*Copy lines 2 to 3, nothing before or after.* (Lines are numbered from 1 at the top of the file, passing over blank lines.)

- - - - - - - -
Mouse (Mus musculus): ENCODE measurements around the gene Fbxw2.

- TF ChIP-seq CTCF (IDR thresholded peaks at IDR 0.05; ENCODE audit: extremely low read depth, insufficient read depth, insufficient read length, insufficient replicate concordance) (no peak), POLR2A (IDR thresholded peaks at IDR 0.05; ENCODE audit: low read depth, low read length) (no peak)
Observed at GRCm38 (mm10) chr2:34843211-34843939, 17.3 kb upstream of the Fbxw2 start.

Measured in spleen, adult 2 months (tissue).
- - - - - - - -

- TF ChIP-seq CTCF (IDR thresholded peaks at IDR 0.05; ENCODE audit: extremely low read depth, insufficient read depth, insufficient read length, insufficient replicate concordance) (no peak), POLR2A (IDR thresholded peaks at IDR 0.05; ENCODE audit: low read depth, low read length) (no peak)
Observed at GRCm38 (mm10) chr2:34843211-34843939, 17.3 kb upstream of the Fbxw2 start.